I’m sure you’ve heard about not comparing your child to another child. Every child develops differently and there is no way you can judge your baby’s development based on someone else’s baby.

So why do we do the same thing to ourselves? I have a friend who told me that breastfeeding was no problem for her at all. She never had any struggles and breastfed both of her children until they stopped on their own. It used to make me feel jealous and defensive to hear her talk about breastfeeding.

Then I realized that my journey is just as awesome. It’s different than hers. And it’s different than any other mother’s journey. It has been a roller coaster of emotions and problems from kicking formula supplements, to nursing aversion, to tandem feeding and breastfeeding while pregnant. I don’t see my breastfeeding journey with my boys as “problem free.” And I am proud of that now rather than jealous of others.

I have a unique story with my boys. We all do. No one’s story is more valuable than any other’s. This is one beautiful, crazy, messy life that I am proud to call my own and to share with my boys every day. 

Breastfeeding Feedback

Abby Theuring, The Badass Breastfeeder, breastfeeding advocate

It’s worn out now, but this shirt used to say, “Human. Kind. Be both.” I think this is a good motto when going about life. I often see comments under breastfeeding posts (especially when the child is beyond infancy) that it’s “disgusting,” “ridiculous” or “inappropriate.” Listen up, these statements are subjective at best and totally insulting. You don’t get to hide behind “Well that’s just my opinion.” It’s not an opinion, it’s an insult. And you can take your insults and shove them. You are welcome to ask questions, we love to answer them and share our experiences. We are moms making decisions for our families just like you. It might not look the same as yours, but that doesn’t matter. And you should be capable of understanding that you are not in charge of anyone’s life but your own. We’ve got this. We promise.

 

Breastfeeding Ends, No Need to Rush It

My husband caught this slice of life today at the indoor festival. My littlest son was tired and overwhelmed. He asked to nurse so we sat and had a snack while he had mommy time and dozed off for a nap. My biggest son gave the hot dog a thumbs up. Just a couple years ago my biggest would have done the same thing, sought me out to nurse for comfort. But now he, like all the kids, has adjusted and finds comfort in other ways, like a hot dog or hug or just sitting and resting with the family. He is beautiful living proof that they all stop breastfeeding eventually, that breastfeeding beyond infancy does not cause bad habits or psychological harm and that even if left to breastfeed until they themselves decide to stop it will all happen sooner than you think and go by in a flash. And when the comes it will resemble a punch to the throat. Hold them close, badasses, there’s no need to rush it.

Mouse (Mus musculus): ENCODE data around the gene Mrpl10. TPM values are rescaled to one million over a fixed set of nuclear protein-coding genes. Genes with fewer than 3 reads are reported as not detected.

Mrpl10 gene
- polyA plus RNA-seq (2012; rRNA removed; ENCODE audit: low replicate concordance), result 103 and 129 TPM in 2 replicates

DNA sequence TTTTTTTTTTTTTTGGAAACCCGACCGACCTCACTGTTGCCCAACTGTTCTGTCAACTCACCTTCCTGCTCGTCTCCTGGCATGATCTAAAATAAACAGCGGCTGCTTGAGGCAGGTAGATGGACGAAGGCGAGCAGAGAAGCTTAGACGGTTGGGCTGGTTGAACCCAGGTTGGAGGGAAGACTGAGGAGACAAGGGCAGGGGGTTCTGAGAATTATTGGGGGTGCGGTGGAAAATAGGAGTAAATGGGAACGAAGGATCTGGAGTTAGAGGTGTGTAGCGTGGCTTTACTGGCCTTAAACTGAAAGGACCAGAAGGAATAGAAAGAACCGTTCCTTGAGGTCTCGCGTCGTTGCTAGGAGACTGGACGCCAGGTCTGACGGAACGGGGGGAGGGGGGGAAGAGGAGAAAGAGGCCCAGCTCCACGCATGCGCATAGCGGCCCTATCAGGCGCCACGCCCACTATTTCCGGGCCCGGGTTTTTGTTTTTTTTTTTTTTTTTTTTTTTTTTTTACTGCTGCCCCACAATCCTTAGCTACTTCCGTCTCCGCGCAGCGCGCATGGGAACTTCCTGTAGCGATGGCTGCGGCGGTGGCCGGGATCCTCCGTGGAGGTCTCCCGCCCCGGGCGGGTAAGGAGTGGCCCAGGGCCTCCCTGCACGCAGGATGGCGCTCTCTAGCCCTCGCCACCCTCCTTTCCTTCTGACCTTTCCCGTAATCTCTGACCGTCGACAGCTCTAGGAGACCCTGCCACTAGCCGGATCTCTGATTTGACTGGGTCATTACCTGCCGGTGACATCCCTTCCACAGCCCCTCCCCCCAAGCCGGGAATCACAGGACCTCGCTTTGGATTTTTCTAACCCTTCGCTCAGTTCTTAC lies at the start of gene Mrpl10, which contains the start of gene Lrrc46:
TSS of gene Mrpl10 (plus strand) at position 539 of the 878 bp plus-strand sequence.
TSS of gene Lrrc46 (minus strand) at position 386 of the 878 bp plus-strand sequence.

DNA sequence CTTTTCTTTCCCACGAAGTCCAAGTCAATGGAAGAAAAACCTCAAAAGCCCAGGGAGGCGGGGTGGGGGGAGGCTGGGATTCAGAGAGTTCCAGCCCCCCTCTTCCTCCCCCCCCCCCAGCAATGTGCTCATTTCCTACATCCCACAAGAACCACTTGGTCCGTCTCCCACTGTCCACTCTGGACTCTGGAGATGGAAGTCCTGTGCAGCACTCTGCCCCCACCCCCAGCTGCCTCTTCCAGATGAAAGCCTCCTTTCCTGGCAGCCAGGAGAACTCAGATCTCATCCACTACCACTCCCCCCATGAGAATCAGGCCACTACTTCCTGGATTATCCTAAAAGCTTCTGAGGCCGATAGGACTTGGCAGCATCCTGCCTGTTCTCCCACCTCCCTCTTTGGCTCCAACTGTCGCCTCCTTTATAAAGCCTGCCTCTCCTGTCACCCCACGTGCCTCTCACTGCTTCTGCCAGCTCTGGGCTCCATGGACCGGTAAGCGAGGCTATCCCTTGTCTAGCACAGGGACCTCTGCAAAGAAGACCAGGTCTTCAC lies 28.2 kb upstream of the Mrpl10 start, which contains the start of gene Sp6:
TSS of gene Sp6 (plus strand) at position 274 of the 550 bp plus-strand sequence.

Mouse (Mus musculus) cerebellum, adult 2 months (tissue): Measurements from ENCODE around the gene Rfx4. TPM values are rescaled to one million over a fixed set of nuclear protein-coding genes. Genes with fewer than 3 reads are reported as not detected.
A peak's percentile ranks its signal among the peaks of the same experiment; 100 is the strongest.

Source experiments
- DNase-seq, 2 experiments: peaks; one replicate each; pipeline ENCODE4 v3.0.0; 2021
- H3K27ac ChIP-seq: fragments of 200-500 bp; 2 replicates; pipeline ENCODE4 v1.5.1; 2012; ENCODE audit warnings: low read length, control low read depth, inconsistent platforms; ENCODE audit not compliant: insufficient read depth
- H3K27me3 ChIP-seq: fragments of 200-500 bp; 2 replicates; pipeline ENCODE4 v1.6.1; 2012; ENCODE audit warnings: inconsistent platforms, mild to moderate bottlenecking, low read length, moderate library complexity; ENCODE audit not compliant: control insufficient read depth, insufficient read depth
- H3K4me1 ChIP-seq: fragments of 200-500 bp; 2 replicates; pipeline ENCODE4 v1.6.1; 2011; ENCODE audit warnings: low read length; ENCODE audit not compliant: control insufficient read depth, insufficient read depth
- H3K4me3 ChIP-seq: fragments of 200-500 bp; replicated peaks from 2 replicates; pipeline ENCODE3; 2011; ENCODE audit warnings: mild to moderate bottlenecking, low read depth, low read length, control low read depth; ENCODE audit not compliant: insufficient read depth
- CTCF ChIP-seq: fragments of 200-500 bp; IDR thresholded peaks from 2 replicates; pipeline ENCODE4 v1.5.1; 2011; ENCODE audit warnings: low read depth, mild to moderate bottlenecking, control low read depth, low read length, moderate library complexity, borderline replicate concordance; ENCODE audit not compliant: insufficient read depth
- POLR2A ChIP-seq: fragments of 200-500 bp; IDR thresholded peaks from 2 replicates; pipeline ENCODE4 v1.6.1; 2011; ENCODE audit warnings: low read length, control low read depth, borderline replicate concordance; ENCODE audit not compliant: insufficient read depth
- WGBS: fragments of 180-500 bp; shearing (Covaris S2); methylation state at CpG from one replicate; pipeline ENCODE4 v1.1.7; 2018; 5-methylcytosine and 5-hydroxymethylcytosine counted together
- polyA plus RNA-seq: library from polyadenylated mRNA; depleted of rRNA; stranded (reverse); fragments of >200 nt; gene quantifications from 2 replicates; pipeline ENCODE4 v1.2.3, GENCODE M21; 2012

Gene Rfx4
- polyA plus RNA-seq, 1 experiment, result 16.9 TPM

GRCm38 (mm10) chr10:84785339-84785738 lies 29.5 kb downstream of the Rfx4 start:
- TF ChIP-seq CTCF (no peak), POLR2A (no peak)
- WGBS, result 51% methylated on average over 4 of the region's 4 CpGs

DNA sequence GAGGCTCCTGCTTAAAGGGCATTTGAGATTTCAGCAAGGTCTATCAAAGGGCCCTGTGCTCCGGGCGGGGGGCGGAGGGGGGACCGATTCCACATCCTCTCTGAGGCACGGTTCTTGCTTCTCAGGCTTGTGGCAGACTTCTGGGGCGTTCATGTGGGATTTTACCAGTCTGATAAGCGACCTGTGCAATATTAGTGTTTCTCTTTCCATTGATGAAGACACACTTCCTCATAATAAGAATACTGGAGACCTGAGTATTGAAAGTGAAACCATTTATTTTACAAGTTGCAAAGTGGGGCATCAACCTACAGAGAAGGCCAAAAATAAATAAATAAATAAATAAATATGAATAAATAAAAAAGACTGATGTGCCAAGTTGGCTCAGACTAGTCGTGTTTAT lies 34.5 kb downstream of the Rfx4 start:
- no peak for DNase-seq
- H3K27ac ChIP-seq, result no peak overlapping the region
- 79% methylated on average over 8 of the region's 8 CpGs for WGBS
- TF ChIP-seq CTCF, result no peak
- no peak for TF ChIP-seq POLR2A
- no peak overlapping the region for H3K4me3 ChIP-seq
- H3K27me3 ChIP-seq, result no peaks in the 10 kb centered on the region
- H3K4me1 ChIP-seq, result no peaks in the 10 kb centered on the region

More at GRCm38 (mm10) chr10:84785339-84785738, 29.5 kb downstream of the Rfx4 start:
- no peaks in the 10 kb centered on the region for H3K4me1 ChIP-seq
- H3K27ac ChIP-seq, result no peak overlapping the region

The Badass Breastfeeder, Abby Theuring, breastfeeding in public

Breastfeeding and the Holidays

Abby Theuring, The Badass Breastfeeder, breastfeeding

The holiday season is upon us! This means breastfeeding around extended family. It’s a positive experience for some people. For some people it’s downright awful.

Let me tell you that you are not required to change anything about your parenting choices when you are around others. It doesn’t matter who it is or where you are. Even someone else’s house. You are not required to leave the room to breastfeed unless you find this helpful such as moving to a quiet area so baby is not distracted. You are not required to move to make others comfortable. You are not required to cover yourself to make others comfortable. You not required to provide anyone with an explanation about how long you plan to breastfeed, why you feel the need to do it in the open or any other questions that makes you feel put on the spot. If you want to engage family in conversations about why these decision are good for your family then by all means, it can be a teaching moment. However, if you want to keep it simple, “I’m comfortable here, thank you,” “This works for us,” “We’re happy, thank you for asking,” and other non-engaging responses are perfectly acceptable. You do not have to try to please anyone. You know are right. Happy Holidays.